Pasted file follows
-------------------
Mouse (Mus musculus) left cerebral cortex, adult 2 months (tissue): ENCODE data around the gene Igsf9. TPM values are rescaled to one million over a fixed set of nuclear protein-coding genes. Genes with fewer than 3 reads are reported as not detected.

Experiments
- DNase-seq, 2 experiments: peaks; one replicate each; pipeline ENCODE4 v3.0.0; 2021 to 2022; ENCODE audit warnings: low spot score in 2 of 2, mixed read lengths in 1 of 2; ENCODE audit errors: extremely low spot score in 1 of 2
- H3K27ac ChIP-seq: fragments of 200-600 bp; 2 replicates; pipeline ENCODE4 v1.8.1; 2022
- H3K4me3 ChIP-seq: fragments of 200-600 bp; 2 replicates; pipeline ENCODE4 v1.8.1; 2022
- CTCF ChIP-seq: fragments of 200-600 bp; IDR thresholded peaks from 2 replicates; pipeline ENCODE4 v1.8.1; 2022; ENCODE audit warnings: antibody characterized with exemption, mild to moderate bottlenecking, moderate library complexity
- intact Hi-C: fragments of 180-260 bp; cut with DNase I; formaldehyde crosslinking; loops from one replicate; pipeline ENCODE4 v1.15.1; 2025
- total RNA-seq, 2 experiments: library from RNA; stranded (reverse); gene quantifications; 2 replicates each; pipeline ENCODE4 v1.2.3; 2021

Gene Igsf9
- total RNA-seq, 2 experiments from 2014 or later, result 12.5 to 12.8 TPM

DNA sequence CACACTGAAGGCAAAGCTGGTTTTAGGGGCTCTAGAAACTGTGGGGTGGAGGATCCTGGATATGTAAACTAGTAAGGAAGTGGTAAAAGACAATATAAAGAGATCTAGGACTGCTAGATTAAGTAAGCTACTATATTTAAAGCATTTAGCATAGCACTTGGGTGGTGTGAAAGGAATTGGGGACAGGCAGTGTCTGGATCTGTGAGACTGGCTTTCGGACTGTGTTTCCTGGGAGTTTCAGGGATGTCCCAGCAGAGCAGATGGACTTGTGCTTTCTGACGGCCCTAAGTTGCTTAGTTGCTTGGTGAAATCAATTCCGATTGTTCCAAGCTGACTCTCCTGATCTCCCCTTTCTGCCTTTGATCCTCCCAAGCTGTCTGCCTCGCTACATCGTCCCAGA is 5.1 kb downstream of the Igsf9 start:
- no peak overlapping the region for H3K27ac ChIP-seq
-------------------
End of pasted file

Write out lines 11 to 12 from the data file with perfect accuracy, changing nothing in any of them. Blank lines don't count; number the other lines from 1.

DNA sequence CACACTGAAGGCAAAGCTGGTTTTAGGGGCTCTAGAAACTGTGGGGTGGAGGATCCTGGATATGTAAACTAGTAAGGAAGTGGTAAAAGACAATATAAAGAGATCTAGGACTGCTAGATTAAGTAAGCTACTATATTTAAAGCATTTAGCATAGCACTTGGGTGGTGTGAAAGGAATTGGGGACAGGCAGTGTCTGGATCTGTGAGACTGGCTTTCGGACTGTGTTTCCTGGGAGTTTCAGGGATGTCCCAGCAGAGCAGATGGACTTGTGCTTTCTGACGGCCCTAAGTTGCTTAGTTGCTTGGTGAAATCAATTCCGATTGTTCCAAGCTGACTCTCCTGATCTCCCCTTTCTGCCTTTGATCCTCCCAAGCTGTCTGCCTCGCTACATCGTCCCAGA is 5.1 kb downstream of the Igsf9 start:
- no peak overlapping the region for H3K27ac ChIP-seq